Part II: lessons of Asian history. Tang emperor: The Way has more than one name, more than one sage. Importance of Islam and coexistence with other faiths; 1.6 billion Muslims in Asia, 300 million in Africa. Religions are so dissimilar they can coexist. Asia was inventor of irrigation, bridge building, paper clock making, gun-smithing, navigation. West's capitalism, technology and manpower gave Asia a head start on the modern world. Geopolitical power of nomadic cultures: Huns, Scythians, Parthians, Seljuks, Arabs, and Mongols. Asian civilizations have patterns of mutual respect and learning; but modern boundary dispute such as Kashmir and Palestine.

Part III: Return of Greater Asia. Russia and Turkey bridge Eurasia; now both are moving to Asian systems. Most people in Russia live in Europe zone, but most energy in Siberia and serves Asian market. Russia turned away from Western rules-based order (authoritarian government and commodities-dependent economy), but till has major European ties (but unpredictable oil supplies). "Western anchors" are Australia and Japan, also more involved with Asia. "Localization laws" (initially in China, used by Russia and others) require companies to bring technology into the country. Ataturk's policy was westward, but problems especially with Erdogan, but population is almost 100% Muslim (80% Sunni), with connections to former USSR states. Western Asian states more likely fragmented in sectarian violence and state failure, plus huge refugee populations. In addition to Turkey, Iran and Saudi Arabia anchor the West Asia zone. Jordan is looking for more Asian investors to build its economic base. Israel is the western-oriented, with a Jewish population surrounded by not-so-friendly Muslim states. The West wants Israel to recognize a Palestinian state. More Arab oil flows to Asia, while US priorities shifted to boosting arm sales to Gulf, stabilizing Iraq and containing Iran. Gulf states have gigantic wealth funds in the trillions, more of which is going to Asian investment. Iran important force in region (Shia politics in Iraq, Syria, Hezbollah in Lebanon, and Houthis in Yemen); pus more oil to East Asia. Afghanistan trading partners include China, Iran, and Pakistan. Former Soviet states represent much of Central Asia and becoming part of the Silk Road, partly based on the Belt and Road Initiative. China is a big investor in multiple projects. Note that Kazakhstan (a big energy/power producer) and Mongolia are the largest landlocked countries. China is becoming Pakistan's main patron, which wants access to the Arabian Sea; investments include mining, chemicals and livestock. China is Afghanistan's largest investor (India is number two), which seems more effective than US involvement.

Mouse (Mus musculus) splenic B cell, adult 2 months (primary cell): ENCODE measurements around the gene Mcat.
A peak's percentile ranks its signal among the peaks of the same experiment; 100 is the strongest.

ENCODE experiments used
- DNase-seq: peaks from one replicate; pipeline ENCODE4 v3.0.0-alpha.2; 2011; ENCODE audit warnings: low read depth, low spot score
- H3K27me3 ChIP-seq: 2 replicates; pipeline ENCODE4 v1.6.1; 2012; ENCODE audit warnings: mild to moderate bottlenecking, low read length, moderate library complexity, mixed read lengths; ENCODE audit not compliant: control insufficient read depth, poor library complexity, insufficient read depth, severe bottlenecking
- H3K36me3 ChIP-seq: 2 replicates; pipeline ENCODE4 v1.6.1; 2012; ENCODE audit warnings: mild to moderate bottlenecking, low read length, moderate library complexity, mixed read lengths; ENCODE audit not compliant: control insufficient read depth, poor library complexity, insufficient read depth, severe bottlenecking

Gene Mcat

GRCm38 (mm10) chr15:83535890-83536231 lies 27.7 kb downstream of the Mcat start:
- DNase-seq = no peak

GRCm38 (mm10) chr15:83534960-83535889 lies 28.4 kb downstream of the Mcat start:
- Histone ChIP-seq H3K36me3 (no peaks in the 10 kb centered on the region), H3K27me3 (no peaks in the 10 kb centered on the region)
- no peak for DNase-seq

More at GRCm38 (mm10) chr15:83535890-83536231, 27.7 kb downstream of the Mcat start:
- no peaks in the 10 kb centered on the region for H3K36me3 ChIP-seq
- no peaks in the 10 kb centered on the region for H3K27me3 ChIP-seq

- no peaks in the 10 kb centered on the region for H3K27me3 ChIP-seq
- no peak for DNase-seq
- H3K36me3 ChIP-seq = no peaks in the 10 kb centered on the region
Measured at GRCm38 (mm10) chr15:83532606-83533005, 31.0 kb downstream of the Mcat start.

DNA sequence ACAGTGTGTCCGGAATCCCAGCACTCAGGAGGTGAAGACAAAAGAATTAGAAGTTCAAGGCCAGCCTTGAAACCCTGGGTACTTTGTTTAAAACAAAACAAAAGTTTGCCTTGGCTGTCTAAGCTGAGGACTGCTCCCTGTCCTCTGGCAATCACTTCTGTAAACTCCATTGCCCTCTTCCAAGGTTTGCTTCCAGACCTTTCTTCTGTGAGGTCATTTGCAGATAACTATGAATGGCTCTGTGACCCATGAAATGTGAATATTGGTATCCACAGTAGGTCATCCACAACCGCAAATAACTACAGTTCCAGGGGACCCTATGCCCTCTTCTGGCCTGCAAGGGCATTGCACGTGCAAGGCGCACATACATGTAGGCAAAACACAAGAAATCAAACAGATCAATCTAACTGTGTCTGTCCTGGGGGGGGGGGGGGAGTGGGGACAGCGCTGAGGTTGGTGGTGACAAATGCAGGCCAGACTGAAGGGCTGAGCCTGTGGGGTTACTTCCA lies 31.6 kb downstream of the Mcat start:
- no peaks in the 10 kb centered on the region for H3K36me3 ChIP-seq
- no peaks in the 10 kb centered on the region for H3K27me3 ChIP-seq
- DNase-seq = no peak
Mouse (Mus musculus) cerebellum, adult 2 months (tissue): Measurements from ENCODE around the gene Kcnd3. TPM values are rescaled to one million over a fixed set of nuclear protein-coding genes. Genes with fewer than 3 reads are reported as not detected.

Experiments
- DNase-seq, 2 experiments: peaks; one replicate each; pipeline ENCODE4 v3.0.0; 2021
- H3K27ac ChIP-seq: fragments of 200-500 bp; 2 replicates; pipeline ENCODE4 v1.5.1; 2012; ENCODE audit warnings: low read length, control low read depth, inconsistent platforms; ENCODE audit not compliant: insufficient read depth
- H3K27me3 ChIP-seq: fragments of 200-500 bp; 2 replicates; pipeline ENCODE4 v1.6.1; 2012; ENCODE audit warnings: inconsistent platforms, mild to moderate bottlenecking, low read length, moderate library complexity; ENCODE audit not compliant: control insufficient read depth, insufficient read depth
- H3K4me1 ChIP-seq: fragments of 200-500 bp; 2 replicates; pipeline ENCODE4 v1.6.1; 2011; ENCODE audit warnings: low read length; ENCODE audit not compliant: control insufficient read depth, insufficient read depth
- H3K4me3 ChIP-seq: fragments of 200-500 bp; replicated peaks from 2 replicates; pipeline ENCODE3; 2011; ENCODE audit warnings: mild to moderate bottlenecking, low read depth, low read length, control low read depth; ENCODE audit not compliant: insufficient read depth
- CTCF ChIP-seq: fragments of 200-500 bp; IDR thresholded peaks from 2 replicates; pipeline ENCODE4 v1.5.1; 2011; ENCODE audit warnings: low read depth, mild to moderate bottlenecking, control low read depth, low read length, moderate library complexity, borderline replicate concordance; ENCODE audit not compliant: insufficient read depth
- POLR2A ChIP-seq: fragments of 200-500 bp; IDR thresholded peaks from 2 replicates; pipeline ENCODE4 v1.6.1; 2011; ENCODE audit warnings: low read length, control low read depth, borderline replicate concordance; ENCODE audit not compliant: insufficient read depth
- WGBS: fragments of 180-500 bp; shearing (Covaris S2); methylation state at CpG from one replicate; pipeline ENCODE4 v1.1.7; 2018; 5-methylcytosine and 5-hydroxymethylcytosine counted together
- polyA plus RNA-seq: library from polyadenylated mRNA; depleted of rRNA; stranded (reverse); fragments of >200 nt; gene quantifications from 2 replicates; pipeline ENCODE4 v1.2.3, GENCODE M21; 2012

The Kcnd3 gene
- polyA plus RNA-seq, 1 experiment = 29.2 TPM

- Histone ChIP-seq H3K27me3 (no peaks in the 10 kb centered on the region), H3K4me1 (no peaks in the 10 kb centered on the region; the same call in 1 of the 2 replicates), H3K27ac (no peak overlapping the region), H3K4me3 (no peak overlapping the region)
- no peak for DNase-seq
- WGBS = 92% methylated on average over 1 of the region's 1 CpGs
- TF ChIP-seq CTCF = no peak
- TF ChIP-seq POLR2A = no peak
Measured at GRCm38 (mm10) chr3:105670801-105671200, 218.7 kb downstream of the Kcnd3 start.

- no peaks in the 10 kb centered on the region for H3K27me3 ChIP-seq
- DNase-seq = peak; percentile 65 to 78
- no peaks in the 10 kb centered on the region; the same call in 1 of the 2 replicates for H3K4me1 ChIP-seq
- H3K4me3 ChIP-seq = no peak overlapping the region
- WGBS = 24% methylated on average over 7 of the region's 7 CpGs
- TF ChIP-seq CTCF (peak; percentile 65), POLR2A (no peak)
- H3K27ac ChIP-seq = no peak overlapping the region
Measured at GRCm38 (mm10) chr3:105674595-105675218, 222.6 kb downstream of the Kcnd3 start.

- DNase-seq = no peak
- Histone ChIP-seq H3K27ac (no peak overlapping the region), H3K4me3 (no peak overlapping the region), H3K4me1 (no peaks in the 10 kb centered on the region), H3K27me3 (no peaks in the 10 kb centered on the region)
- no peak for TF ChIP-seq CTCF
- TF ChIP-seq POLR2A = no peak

Southeast Asian (members of ASEAN) has 700 million people with lots of Muslims, Christians and Buddhists. Vietnam is the most obvious, but the region includes the rest of the former French Indochina, the Philippines, Indonesia, Malaysia, etc. Although some of these have been US allies, China is a big investor. Singapore is by far the most successful, thanks largely to Lee Kuan Yew. Australia's major trading partners are China and ASEAN, then Japan and South Korea. About 15% of Australia's population is ethnically Asian. Japan was the first Asian tiger and peaked about 1990: Khanna identified Japan's political economy as: "entrenched in a pattern most aptly described as democratic socialism overlaid on corporate feudalism" (p. 132). Japan's big banks became investment holding companies financing Japanese firms into Southeast Asia. A big commercial market developing between China, Japan and India.

"The future Asian geopolitical order will thus be neither American nor Chinese led. Japan, South Korea, India, Russia, Indonesia, Australia, Iran and Saudi Arabia will never collectively come together under a hegemonic umbrella or unite into a single pole of power" (p. 137). "Asia is thus not a set of dominoes but rather a dynamic strategic theater. During the Cold War, Americans failed to grasp that leaders from Iran's Mohammad Mossadegh to Ngo Dinh Diem in Vietnam were first and foremost nationalists pursuing their own cost-benefit analysis calculations; their primary identity was not Western or Communist leaning" (p. 138). Asians: "have been able by and large to separate their political and economic objectives" (p. 139). Infrastructure, trade and finance tie these countries together despite "porous borders and soft sovereignty." Asia consider US as unpredictable and incompetent.

Part IV: Asia-nomics. China watchers: "China will devour the world or it is on the brink of collapse" (p. 147). Third wave of Asian growth: 1st Japan and South Korea, 2nd Greater China, 3rd South and Southeast Asia. Asians buying things in their own currencies at lower prices. Asian societies maintaining high employment, keeping cost of living in check, and promoting basic services [inclusive development index or IDI]. Europe has 30% of global trade because of dense internal markets, Northeast Asia 25%, North America 20%, Southeast Asia 10%. China is laying fiber optics setting up 5G phone operations. Asian powers want economic globalization, not free trade. Chinese state-owned businesses sought stakes in foreign local suppliers in commodities required. Corrupt markets include Vietnam, Thailand, India and Pakistan. Markets versus societal well-being (favored by Asians), plus anti-bank and tech free rein. Chinese investment in US fell by 90% in 2018. China and Malaysia have 2/3 of solar panel market. "Second-mover advantage" for technology such as smart phones, such as India--mobile wallet. [Copying technology quote p. 190.] South Korea leads the world in industrial robotics. Asia leads West in several technologies such as surveillance and power grids. IT industry India's largest employer.